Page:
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Skin Cancer Screenings in NYC

At Washington Square Dermatology, our expert providers Dr. Samer Jaber, Dr. Michelle Park, and Susanna Franks, PA-C provide skin cancer screenings for patients of all ages and skin types.

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Image Credit: The Skin Cancer Foundation. For more information, visit

Did you know a skin check could save your life?

Skin cancer is the most common cancer in the United States and worldwide. It can affect anyone, regardless of skin color.

More people are diagnosed with skin cancer each year in the US than all other cancers combined; more than 9,500 people are diagnosed with skin cancer every day.

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With extensive experience in medical, cosmetic, and laser dermatology, we take the time to thoroughly discuss your concerns and goals before customizing a treatment plan for you.

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One in five Americans will develop skin cancer in their lifetime.

Although more than two people die of skin cancer every hour in the United States, most skin cancer is highly treatable. This highlights the importance of regular full body skin exams with a dermatologist and monthly home self skin exams as skin cancer can grow rapidly.

What is skin cancer?

Skin cancer is an abnormal growth of skin cells. This is caused by DNA damage which leads to mutations. These mutations promote rapid proliferation of skin cells and the formation of cancerous malignant growths. The most common types of skin cancer are basal cell carcinoma, squamous cell carcinoma, and melanoma.

Basal and squamous cell carcinomas are more commonly found in areas of sun exposure and often present as red scaly patches or bumps that scab, bleed or do not heal. Melanoma is the most serious type of skin cancer and can present as a changing, dark brown or black mole with an irregular, shape, border or color.

Who can develop skin cancer?

Anyone can develop skin cancer, regardless of skin color. Some factors which can increase the risk for developing skin cancer include indoor tanning, sunburns, genetics, family history, unprotected exposure to sunlight, atypical moles, and organ transplant.

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Frequently Asked Questions About Skin Cancer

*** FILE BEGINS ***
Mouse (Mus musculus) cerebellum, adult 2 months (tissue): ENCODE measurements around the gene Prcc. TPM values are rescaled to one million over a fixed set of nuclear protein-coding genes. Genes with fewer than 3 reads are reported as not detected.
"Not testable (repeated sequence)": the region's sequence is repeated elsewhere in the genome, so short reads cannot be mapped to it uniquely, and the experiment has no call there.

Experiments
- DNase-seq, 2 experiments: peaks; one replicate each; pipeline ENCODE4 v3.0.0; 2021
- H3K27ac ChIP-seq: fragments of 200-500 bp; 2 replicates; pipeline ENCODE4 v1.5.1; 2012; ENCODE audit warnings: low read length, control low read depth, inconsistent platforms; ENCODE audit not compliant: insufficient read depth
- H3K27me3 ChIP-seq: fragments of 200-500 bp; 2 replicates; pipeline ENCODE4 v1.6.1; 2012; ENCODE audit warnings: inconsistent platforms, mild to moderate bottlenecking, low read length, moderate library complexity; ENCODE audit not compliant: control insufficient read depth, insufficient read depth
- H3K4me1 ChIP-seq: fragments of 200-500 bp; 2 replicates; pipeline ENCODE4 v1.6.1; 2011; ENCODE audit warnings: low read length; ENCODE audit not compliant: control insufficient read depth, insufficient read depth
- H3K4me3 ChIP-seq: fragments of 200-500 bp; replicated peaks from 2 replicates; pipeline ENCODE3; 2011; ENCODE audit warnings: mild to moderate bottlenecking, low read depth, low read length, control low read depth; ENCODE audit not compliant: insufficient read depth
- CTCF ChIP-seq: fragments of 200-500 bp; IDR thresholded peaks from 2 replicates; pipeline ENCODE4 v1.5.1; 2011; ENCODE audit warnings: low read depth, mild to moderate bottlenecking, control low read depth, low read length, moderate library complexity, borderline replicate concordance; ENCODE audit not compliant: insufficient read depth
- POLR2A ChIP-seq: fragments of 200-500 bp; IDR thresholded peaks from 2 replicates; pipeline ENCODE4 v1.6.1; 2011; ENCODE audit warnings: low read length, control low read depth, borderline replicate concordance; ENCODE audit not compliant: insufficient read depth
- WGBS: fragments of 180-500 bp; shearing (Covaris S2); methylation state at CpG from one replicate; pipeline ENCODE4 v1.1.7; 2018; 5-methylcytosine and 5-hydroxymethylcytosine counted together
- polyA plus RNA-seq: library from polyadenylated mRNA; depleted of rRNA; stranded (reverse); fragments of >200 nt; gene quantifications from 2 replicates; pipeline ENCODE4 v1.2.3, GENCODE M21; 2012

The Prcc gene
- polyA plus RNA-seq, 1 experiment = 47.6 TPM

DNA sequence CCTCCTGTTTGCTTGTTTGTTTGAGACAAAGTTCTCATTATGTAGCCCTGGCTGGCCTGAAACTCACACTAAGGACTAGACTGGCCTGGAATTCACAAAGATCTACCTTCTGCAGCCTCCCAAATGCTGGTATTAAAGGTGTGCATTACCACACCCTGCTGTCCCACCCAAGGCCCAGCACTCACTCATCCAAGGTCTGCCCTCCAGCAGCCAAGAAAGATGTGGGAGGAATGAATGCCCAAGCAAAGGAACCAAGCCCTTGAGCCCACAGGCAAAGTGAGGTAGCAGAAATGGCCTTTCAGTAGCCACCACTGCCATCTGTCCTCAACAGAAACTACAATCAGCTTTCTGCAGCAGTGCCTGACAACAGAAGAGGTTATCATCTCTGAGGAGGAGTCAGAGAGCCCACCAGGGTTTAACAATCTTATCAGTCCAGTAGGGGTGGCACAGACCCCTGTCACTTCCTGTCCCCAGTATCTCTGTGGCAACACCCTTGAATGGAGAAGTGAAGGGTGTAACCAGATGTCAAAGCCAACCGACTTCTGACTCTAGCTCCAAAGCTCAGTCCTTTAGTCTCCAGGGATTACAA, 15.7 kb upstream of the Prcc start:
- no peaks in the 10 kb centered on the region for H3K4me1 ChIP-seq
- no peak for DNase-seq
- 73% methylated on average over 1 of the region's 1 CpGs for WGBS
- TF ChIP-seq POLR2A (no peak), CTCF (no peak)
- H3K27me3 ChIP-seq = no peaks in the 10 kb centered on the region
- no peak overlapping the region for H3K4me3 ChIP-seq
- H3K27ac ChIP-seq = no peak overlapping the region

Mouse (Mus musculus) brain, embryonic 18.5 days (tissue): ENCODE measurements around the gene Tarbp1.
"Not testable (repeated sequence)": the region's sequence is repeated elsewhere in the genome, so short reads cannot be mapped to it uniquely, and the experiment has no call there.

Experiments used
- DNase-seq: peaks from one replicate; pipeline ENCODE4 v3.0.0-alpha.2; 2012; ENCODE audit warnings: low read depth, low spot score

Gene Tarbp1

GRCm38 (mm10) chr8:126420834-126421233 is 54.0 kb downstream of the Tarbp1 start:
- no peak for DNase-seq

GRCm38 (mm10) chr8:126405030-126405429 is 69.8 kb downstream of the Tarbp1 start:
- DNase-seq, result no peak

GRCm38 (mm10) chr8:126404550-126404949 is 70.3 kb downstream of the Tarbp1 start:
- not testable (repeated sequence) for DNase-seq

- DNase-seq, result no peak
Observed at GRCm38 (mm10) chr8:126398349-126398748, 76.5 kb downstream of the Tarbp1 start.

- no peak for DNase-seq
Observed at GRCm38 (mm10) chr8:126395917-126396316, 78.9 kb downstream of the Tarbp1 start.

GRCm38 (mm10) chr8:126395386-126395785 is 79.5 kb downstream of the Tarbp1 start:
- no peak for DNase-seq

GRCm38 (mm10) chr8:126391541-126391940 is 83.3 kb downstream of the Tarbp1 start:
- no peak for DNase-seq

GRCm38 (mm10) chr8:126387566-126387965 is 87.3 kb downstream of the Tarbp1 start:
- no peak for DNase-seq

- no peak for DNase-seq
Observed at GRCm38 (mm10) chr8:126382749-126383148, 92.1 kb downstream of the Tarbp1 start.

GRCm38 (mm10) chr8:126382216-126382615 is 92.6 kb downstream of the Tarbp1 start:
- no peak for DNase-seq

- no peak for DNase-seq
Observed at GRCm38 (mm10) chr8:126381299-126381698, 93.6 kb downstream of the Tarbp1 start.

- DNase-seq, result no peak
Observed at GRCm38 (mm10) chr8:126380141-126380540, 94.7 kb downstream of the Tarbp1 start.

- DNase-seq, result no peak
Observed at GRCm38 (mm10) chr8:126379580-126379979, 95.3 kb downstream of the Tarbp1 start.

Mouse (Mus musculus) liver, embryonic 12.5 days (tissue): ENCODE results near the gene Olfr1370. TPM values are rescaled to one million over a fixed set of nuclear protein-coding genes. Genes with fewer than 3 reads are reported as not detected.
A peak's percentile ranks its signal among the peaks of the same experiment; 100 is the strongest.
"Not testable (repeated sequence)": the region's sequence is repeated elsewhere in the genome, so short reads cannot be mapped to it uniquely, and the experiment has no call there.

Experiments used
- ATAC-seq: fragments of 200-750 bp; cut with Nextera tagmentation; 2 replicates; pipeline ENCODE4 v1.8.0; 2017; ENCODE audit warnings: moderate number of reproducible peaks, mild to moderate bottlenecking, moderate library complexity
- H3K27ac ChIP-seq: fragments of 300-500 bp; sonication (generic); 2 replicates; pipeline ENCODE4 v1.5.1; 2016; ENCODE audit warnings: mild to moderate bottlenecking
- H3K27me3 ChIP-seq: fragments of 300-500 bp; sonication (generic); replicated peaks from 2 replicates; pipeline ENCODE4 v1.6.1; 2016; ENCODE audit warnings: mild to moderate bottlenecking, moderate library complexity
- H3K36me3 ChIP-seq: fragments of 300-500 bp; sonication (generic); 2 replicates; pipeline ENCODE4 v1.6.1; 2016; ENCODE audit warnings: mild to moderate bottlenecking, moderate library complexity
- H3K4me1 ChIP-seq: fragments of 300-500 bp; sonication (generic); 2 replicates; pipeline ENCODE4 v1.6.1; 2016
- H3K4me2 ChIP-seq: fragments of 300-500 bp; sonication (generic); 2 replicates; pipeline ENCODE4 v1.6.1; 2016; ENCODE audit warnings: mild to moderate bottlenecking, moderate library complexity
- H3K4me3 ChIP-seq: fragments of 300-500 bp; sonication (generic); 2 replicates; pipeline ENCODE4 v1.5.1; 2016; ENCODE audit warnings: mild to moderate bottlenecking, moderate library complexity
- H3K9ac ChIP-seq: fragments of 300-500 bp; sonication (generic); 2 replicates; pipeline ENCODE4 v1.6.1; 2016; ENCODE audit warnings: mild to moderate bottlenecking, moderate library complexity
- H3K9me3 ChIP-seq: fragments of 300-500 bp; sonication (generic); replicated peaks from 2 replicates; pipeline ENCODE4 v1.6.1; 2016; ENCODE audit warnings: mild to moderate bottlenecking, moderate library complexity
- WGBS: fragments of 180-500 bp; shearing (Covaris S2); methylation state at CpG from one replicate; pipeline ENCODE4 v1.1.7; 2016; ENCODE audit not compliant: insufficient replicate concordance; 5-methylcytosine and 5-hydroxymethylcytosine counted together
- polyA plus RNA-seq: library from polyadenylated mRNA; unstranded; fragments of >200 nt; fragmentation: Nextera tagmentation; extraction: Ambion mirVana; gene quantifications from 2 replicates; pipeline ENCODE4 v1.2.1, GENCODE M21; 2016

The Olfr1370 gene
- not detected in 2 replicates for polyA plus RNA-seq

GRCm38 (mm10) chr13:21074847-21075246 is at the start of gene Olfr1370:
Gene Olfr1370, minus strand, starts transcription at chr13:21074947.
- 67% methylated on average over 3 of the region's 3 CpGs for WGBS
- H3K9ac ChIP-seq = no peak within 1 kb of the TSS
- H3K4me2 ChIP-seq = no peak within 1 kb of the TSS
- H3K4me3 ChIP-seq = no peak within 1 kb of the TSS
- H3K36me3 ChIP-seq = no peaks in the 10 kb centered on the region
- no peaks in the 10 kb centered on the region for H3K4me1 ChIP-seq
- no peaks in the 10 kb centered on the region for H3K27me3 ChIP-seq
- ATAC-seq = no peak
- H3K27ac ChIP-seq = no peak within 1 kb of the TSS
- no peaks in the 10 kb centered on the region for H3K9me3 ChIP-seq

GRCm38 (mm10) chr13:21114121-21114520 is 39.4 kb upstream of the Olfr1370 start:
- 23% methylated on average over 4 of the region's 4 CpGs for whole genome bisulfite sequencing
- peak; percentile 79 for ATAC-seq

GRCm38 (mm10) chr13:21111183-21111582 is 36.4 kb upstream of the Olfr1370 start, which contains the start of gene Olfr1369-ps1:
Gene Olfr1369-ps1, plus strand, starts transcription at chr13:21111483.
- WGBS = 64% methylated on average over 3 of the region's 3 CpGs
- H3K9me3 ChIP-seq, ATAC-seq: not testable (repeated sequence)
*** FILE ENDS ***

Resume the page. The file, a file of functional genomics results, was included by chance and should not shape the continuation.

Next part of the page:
What should I do to prepare for a skin cancer screening?

Before your appointment, please perform a self skin exam and make note of any new, changing, or unusual spots to point out to your provider during your screening.

On the day of your appointment, please remove any makeup, hair clips/pins, and fingernail/toenail polish so that your face, scalp, and nails can be completely evaluated.

When you arrive for your skin cancer screening appointment, a medical assistant will guide you to an exam room where they will take notes of any particular concerning spots you’d like to point out. They will then exit the room, giving you privacy to change into a disposable gown.

After you have changed, your provider will enter the exam room accompanied by the medical assistant to commence your screening. The provider will use a special tool called a dermatoscope, which provides epiluminescence microscopy, for enhanced visualization of spots on your skin.

What happens if an abnormal spot is found on my skin cancer screening?

If your provider locates an unusual spot during your skin cancer screening, they will recommend a skin biopsy.

A skin biopsy is a sample of skin which can be gently obtained during your office visit. The suspicious spot is cleansed with a disinfecting solution prior to gentle injection with a local numbing medication to the site. Your provider will then skillfully obtain the skin sample and send it to a laboratory for in-depth evaluation by a dermatopathologist, a physician who specializes in the evaluation of skin samples.

Where can I learn more about Skin Cancer?

For more information about skin cancer, please go to